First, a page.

One of Josie’s drawings is covered with a tangled mesh of sharp-looking objects, with a “tranquil space” in a bottom corner where “the figures of two small people could be seen, their backs to passers-by, walking away hand in hand.” Klara is moved by this image, and she eventually comes to believe that Josie will be healed, if only Rick’s love is strong enough. She’s right, in one way. In the end, Josie does get better, but she and Rick drift apart. Unable to attend the same college after Josie’s lifting, they “show kindness to each other” but are “now preparing such different futures.” Even love cannot transcend the dynamics of class.

Rick’s final conversation with Klara may also lead us to wonder how real their love ever was. “Josie and I will always be together at some level,” he explains. “I know I’ll always keep searching for someone just like her.” One might, at first, read this as a romantic sentiment. But it also suggests that, for Rick, Josie is substitutable. Like Chrissie, who has Klara act as Josie when her daughter is sick, Rick will find someone else who can play the role of Josie in his life. If Klara concludes that the love of others makes human beings special, then it is disturbing to see that those who love Josie see little unique about her.

One of the most startling moments in Klara and the Sun comes when Rick’s mother, Helen, accuses Josie’s father—casually, over sushi—of having “fascistic leanings.” Typically, fascism in an Ishiguro novel is a bit like sex in a Henry James novel: a pervasive presence, but one that can only be hinted at or circled around. Indeed, the characters gathered at the table react to this damning charge much as one might react to an unexpected sexual joke. “Mum, for God’s sake,” Rick sighs, while Josie’s father reminds Helen that they cannot have such a conversation “in front of the kids.”

In earlier works like An Artist of the Floating World and The Remains of the Day, Ishiguro treated fascist violence as a half-repressed, unspeakable memory. Situated at what Francis Fukuyama called “the end of history,” these novels view the violent clash of ideologies as a thing of the past. As Ishiguro explained in his Nobel lecture, his generation “grew up against the backdrop of the great clash…between capitalism and communism and witnessed what many of us believed to be a happy conclusion. But now, looking back, the era since the fall of the Berlin Wall seems like one of complacency,” one in which war, inequality, austerity, far-right ideologies, and “racism, in its traditional forms and in its modernized, better-marketed versions,” have been left to fester and grow. Klara and the Sun is Ishiguro’s first post-Brexit, post-Trump novel, and it tackles rising far-right ideologies head-on; fascism, he suggests, is no longer unspeakable.

Indeed, it is only barely disavowed by the novel’s liberal characters. While Josie and Rick eat sushi with their parents, Rick’s mother explains that she once loved, and perhaps still loves, a man with similar fascistic leanings. “He always has done though I always tried not to notice…,” she trails off. For his part, Josie’s father defends his fascist allegiances by explaining that they give him a sense of belonging and community: “I’m sharing my life with some very fine people,” he explains. This may or may not be a reference to the supposedly “very fine people” Donald Trump saw marching for white supremacy in Charlottesville, Va., but either way, the exchange between these two characters demonstrates how our own loneliness may draw us toward violence or cause us not to notice it.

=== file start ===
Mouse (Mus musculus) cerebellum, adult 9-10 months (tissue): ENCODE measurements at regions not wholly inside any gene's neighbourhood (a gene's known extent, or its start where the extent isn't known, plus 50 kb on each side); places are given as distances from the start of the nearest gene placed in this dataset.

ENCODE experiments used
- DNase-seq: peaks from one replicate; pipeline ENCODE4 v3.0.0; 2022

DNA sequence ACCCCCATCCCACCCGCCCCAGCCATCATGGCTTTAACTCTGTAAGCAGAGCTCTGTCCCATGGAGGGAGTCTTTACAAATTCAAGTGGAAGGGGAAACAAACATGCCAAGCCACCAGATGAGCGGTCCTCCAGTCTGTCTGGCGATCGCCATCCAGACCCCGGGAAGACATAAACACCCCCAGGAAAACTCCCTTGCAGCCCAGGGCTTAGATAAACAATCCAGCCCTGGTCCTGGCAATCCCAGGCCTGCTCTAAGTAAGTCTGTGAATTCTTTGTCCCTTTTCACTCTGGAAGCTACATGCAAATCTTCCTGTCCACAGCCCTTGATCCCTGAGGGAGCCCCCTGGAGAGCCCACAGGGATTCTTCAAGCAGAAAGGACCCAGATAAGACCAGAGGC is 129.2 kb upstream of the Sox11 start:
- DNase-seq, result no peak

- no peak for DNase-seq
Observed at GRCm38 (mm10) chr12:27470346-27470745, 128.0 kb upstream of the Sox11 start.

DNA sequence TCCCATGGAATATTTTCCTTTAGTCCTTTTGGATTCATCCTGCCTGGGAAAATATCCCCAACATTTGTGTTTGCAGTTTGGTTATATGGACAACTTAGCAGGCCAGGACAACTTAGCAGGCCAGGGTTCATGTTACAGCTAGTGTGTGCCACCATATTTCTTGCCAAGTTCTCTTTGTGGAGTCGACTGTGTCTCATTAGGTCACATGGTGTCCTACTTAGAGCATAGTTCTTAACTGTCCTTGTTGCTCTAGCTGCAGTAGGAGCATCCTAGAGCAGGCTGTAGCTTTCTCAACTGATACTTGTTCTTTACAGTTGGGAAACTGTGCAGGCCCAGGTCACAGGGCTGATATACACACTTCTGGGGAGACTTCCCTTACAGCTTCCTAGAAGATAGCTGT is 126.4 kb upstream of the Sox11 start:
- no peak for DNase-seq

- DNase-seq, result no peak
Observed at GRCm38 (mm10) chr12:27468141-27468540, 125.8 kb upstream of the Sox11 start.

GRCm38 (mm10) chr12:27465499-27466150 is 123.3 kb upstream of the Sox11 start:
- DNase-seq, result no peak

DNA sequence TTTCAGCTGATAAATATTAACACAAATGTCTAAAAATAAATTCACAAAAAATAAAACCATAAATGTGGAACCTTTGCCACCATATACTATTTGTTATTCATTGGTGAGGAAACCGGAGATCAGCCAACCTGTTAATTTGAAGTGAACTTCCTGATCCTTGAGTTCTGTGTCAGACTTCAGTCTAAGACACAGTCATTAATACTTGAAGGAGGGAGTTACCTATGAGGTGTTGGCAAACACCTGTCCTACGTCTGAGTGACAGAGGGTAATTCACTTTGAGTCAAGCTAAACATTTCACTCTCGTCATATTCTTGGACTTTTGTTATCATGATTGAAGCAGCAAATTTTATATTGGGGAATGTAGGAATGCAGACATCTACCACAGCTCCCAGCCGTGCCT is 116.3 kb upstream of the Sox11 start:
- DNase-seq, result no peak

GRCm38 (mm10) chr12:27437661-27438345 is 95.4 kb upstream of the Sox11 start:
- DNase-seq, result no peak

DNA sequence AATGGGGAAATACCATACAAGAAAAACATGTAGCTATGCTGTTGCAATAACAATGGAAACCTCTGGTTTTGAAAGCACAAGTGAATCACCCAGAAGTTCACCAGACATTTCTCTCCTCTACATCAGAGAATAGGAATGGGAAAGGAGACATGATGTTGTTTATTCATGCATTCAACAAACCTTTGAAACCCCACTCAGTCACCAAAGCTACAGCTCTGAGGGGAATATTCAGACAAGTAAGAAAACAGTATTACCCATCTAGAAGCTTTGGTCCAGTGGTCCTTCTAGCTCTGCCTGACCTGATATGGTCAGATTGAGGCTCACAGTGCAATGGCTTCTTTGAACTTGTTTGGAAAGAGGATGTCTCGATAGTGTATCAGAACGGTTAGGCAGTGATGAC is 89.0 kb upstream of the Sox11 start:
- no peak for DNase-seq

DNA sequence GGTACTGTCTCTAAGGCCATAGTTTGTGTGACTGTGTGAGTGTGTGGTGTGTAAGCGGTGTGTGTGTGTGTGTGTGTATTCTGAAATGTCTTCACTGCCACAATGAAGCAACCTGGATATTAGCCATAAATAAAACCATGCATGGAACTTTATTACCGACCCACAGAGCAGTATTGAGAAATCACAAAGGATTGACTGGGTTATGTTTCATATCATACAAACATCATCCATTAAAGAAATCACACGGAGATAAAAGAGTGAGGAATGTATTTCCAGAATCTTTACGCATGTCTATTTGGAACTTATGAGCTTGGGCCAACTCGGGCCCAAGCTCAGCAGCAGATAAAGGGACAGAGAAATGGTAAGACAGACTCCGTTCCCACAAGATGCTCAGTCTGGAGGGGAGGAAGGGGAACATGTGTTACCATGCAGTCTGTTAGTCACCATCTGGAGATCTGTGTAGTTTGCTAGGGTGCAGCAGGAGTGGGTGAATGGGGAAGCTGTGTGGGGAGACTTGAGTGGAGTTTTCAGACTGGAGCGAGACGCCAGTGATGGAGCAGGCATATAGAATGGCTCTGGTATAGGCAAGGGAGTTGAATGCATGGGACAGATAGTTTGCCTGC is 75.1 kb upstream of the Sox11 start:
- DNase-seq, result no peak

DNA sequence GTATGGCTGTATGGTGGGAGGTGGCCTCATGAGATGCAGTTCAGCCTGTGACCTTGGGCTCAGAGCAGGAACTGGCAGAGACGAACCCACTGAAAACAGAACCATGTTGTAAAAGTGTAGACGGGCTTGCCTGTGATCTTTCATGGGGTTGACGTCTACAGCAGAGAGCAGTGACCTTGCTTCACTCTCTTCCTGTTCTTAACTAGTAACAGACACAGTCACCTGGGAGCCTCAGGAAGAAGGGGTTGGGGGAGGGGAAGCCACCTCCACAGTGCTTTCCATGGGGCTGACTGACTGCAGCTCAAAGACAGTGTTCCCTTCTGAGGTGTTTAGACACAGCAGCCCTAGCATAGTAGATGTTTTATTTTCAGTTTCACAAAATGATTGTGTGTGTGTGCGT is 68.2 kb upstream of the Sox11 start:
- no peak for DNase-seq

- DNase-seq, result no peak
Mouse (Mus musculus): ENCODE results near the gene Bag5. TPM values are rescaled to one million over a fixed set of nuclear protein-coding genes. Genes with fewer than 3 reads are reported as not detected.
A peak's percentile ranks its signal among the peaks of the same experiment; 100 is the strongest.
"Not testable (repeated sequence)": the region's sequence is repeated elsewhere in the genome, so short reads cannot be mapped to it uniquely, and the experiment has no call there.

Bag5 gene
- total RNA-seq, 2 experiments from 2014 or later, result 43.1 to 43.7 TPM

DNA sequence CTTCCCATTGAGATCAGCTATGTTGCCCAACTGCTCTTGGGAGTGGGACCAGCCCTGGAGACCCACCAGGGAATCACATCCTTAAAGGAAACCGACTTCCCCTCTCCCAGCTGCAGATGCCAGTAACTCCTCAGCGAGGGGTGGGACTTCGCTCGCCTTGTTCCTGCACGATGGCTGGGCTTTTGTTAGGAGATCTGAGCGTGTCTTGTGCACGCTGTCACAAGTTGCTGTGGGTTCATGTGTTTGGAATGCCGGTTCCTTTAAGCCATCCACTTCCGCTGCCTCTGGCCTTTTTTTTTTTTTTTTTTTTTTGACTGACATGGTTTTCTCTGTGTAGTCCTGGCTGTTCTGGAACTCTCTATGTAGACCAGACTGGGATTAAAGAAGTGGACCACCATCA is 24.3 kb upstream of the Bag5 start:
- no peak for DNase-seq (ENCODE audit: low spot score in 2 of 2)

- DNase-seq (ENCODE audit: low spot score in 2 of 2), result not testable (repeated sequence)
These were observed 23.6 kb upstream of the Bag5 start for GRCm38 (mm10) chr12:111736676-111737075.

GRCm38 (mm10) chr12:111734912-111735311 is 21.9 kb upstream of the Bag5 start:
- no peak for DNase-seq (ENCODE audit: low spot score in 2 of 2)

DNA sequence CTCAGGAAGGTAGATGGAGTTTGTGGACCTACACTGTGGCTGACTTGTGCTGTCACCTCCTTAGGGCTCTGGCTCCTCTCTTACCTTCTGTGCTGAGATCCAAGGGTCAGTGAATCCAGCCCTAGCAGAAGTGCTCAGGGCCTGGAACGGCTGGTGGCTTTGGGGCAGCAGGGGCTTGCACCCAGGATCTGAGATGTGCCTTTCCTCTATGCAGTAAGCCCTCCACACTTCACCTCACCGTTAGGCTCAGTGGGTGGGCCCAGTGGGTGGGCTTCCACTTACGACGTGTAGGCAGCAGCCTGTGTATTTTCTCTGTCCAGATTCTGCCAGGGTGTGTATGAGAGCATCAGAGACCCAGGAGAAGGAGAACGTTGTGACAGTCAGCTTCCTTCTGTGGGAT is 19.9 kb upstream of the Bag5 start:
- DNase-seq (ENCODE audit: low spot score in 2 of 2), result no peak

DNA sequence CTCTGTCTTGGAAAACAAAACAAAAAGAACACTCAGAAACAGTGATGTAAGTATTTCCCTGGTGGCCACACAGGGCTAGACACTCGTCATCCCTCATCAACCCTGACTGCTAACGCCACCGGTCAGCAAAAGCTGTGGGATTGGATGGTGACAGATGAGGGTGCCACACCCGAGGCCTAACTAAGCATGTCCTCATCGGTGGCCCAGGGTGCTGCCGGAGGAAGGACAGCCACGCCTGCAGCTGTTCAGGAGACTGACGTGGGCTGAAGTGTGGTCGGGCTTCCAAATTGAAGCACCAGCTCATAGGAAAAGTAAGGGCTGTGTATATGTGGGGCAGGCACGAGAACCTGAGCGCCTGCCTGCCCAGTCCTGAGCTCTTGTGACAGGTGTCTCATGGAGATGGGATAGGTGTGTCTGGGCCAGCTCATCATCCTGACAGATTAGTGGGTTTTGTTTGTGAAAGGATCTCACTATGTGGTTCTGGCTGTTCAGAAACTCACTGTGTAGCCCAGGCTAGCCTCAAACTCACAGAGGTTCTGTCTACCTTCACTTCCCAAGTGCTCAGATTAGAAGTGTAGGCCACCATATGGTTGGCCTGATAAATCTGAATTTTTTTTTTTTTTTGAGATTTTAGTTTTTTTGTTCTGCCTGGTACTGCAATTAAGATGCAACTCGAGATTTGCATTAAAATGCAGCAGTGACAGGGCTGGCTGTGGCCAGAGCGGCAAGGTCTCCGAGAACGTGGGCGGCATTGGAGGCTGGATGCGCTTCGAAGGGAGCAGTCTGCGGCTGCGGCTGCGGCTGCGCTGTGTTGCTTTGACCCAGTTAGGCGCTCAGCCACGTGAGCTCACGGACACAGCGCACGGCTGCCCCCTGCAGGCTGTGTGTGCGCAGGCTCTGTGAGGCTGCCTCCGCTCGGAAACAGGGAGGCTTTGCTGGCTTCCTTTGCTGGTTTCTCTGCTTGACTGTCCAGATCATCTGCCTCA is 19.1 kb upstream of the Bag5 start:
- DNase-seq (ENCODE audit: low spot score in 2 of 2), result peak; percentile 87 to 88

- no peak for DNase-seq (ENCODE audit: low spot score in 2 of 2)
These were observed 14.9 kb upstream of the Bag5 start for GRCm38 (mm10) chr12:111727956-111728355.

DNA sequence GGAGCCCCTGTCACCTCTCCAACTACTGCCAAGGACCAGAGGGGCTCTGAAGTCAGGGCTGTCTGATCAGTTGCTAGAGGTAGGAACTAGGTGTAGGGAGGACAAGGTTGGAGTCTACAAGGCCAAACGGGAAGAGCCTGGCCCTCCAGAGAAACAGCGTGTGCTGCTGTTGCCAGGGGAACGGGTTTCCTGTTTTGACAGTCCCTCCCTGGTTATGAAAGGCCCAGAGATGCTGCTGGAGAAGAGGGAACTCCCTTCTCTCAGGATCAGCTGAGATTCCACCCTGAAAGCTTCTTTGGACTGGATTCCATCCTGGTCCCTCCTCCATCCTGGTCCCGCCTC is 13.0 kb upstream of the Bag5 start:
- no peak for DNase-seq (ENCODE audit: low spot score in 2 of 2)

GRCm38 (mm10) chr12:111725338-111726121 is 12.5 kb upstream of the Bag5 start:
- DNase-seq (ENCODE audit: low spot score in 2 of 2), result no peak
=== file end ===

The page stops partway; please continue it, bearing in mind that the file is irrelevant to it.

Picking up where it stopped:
Ultimately, Klara and the Sun warns us against any naive faith in the power of love. We cannot trust that Rick’s love for Josie or Josie’s love for Klara will undo—or even challenge—the social hierarchies and the structures of power that define the modern world. Instead, we must do the harder work of recognizing the places where affection and violence produce each other, where love distracts us from fascism, where care shades into exploitation. Klara and the Sun is a story as much about our own world as about any imagined future, and it reminds us that violence and dehumanization can also come wrapped in the guise of love.

Thank you for reading The Nation!

We hope you enjoyed the story you just read, just one of the many incisive, deeply reported articles we publish daily. Now more than ever, we need fearless journalism that moves the needle on important issues, uncovers malfeasance and corruption, and uplifts voices and perspectives that often go unheard in mainstream media.

Donate right now and help us hold the powerful accountable, shine a light on issues that would otherwise be swept under the rug, and build a more just and equitable future.

For nearly 160 years, The Nation has stood for truth, justice, and moral clarity. As a reader-supported publication, we are not beholden to the whims of advertisers or a corporate owner. But it does take financial resources to report on stories that may take weeks or months to investigate, thoroughly edit and fact-check articles, and get our stories to readers like you.

Donate today and stand with us for a better future. Thank you for being a supporter of independent journalism.

Thank you for your generosity.

Ad Policy